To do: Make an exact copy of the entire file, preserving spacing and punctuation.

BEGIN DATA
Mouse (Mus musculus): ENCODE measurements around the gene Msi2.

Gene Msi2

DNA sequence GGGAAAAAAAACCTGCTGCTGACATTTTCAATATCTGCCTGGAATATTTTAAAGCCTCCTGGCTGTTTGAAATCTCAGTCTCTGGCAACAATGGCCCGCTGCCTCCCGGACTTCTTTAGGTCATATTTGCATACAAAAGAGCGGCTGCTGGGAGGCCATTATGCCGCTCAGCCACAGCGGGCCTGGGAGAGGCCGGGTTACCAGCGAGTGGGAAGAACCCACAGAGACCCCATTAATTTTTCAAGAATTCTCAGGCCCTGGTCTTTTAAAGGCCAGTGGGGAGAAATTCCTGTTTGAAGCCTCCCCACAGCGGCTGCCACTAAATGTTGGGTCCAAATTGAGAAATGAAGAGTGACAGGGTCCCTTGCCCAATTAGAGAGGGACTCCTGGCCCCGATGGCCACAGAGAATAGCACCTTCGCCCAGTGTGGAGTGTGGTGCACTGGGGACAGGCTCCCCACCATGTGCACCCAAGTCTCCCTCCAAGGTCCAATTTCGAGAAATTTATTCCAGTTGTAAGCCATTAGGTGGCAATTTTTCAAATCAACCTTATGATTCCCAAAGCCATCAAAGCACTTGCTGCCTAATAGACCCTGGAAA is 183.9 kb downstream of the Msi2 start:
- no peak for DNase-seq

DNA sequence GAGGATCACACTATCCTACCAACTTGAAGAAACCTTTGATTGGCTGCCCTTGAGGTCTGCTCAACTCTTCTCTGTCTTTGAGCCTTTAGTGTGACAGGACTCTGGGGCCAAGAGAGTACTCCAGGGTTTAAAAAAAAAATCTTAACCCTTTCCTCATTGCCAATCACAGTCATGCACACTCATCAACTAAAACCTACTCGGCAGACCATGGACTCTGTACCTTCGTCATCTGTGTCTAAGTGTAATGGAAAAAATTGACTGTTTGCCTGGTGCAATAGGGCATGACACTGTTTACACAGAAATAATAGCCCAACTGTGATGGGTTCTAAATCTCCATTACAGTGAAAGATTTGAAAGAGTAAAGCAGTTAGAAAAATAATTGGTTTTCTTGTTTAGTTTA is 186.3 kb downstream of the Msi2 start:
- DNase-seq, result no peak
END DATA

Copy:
Mouse (Mus musculus): ENCODE measurements around the gene Msi2.

Gene Msi2

DNA sequence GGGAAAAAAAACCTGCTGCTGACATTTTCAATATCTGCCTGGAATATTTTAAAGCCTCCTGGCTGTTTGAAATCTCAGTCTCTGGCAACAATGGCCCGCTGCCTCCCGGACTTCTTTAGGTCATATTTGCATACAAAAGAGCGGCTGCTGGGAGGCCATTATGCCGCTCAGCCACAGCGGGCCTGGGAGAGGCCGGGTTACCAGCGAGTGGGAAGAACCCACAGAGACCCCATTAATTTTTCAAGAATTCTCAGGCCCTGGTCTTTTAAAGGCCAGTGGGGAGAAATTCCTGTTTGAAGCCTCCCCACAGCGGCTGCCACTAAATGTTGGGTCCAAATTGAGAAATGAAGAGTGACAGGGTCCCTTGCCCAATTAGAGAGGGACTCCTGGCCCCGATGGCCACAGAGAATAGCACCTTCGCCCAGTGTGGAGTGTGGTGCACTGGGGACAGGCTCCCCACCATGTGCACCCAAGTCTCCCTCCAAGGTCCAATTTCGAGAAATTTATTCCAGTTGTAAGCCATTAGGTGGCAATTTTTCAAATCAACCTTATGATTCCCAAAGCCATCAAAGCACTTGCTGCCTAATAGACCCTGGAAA is 183.9 kb downstream of the Msi2 start:
- no peak for DNase-seq

DNA sequence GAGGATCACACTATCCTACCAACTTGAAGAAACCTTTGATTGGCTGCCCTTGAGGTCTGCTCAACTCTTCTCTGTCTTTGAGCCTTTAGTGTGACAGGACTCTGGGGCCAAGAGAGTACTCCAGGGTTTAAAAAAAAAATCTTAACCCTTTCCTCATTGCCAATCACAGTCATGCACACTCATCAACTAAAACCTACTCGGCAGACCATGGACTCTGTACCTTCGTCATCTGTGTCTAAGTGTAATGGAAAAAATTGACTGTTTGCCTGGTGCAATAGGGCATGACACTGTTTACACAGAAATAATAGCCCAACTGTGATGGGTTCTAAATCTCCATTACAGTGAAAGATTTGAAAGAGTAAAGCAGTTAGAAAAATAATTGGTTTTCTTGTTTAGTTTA is 186.3 kb downstream of the Msi2 start:
- DNase-seq, result no peak